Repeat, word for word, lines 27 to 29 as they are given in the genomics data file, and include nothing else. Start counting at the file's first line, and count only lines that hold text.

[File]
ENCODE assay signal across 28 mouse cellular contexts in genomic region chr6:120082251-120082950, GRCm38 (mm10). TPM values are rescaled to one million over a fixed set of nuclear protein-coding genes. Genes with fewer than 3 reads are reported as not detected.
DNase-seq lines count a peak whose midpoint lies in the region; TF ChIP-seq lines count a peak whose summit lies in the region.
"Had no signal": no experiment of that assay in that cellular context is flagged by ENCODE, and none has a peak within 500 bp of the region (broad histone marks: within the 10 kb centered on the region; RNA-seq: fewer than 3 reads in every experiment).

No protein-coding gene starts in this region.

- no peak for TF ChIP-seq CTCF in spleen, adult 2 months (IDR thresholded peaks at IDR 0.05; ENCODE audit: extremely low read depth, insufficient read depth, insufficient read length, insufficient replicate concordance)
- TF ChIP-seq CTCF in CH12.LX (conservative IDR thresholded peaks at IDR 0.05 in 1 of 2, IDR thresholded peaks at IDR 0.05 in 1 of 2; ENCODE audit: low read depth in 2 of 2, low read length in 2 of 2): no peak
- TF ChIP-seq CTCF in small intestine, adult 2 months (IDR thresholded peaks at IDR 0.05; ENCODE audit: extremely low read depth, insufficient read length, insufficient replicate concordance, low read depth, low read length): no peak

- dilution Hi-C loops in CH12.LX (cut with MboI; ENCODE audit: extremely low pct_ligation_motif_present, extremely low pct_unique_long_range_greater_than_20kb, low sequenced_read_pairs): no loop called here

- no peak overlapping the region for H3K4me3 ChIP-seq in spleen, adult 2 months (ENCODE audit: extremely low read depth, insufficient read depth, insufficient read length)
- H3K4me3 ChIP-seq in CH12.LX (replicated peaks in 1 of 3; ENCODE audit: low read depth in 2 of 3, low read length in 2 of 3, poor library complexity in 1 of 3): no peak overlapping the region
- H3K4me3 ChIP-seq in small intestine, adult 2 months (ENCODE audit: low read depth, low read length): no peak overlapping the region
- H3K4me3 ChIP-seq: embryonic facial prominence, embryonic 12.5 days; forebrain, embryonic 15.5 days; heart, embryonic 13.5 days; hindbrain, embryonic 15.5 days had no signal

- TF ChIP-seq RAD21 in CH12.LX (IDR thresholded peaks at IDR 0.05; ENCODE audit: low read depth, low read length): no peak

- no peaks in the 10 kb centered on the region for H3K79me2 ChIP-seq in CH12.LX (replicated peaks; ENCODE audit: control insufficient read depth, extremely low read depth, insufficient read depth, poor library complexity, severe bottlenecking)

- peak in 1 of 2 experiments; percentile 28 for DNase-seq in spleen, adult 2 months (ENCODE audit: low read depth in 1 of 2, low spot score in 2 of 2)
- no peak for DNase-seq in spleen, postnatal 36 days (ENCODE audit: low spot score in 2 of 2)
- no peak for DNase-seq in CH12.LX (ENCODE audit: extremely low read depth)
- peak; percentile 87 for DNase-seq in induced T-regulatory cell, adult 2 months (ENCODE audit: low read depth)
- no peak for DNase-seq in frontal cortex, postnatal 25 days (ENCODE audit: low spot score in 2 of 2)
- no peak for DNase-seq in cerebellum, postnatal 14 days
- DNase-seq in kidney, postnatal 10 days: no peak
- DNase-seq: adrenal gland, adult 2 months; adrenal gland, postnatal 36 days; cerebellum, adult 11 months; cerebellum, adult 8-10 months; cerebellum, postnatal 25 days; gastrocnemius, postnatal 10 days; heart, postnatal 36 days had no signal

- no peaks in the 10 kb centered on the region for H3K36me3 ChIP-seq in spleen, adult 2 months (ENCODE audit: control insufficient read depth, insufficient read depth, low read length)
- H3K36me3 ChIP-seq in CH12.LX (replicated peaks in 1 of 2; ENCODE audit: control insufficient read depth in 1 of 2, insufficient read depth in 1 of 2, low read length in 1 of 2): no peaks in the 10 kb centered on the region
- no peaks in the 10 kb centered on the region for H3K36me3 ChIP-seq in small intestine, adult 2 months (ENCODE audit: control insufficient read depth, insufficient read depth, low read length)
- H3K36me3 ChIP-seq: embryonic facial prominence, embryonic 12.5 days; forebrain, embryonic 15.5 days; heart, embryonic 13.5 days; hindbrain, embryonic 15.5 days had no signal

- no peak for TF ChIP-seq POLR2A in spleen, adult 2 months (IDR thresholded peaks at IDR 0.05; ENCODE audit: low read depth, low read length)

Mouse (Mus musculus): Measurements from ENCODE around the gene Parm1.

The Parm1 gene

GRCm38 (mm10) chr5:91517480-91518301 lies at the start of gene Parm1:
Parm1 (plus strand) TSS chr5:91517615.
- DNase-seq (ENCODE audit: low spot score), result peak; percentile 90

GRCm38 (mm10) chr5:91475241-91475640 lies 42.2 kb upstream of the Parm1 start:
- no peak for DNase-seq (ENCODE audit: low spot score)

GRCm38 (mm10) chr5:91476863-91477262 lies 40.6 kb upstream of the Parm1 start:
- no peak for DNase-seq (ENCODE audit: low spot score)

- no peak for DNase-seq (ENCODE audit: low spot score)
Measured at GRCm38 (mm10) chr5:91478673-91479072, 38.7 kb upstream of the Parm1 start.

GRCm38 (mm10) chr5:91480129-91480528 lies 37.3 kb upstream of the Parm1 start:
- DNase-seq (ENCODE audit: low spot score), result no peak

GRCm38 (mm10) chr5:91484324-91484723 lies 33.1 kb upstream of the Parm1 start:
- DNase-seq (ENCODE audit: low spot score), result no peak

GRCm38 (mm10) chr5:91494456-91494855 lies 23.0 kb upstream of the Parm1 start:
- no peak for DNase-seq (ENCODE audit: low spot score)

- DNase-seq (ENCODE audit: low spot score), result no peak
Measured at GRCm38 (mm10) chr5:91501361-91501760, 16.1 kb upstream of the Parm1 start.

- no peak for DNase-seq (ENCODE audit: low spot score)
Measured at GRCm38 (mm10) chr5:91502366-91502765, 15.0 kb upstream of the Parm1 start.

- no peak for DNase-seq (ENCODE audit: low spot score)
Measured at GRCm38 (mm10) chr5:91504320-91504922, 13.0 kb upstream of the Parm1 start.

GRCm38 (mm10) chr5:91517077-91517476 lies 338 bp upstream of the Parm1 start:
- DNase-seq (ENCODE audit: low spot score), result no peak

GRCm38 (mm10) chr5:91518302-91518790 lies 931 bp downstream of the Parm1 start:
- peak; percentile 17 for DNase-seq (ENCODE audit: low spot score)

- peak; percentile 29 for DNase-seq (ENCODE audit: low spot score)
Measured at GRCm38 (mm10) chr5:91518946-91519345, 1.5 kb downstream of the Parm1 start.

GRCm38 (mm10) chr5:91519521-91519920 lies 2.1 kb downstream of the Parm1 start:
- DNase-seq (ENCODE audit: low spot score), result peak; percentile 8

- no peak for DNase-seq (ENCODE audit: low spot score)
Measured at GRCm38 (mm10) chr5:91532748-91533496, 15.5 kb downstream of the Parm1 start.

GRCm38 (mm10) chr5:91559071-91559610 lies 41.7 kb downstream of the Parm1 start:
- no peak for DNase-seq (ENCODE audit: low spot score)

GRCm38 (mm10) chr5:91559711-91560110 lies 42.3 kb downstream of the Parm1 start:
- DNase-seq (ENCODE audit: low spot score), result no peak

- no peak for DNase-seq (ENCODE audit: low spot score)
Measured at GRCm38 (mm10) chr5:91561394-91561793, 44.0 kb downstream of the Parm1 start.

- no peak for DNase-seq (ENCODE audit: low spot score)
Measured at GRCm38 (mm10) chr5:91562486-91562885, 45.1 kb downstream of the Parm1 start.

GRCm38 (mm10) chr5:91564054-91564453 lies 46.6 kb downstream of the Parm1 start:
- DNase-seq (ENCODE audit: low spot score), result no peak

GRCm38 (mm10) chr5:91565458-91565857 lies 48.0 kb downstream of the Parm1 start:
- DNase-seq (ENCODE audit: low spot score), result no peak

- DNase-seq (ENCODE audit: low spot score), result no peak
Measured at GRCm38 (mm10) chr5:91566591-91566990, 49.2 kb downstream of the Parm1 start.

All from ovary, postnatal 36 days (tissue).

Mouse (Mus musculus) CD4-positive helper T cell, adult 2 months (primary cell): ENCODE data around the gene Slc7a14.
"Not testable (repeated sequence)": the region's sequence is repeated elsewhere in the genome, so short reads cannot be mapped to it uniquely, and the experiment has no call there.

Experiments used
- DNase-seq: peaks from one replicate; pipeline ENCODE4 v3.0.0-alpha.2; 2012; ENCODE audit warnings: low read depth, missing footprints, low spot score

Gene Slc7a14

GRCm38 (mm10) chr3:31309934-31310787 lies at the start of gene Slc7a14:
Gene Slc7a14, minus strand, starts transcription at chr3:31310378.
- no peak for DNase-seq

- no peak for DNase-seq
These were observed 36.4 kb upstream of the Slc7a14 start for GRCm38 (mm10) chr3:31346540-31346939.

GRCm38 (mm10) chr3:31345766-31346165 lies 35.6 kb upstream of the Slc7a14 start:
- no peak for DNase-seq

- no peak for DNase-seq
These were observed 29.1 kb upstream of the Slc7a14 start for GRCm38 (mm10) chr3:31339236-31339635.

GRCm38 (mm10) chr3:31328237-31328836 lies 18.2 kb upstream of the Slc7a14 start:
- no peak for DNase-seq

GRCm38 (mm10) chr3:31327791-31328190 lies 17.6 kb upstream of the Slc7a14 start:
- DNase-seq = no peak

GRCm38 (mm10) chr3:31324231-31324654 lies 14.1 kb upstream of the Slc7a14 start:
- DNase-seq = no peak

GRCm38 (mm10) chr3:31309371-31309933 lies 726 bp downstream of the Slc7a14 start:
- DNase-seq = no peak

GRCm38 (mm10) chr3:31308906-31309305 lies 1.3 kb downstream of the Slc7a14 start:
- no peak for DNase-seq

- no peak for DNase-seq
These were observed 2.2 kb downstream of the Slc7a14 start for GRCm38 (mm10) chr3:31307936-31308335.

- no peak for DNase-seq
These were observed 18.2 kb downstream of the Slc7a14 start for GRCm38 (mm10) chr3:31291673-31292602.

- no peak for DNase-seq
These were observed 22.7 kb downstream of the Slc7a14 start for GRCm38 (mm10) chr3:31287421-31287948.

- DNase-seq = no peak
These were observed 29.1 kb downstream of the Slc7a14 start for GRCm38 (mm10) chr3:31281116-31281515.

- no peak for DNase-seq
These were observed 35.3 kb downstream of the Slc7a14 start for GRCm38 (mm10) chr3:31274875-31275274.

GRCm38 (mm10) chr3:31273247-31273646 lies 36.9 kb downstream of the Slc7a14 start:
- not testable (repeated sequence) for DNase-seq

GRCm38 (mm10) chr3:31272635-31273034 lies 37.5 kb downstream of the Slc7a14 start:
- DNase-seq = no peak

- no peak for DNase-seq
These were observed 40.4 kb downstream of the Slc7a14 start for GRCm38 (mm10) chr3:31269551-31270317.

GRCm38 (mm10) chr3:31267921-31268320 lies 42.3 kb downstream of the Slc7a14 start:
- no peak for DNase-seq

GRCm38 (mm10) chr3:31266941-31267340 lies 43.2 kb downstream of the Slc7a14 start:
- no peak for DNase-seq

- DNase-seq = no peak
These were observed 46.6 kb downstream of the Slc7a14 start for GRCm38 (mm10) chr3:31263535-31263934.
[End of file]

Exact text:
- no peak for TF ChIP-seq POLR2A in spleen, adult 2 months (IDR thresholded peaks at IDR 0.05; ENCODE audit: low read depth, low read length)

Mouse (Mus musculus): Measurements from ENCODE around the gene Parm1.

The Parm1 gene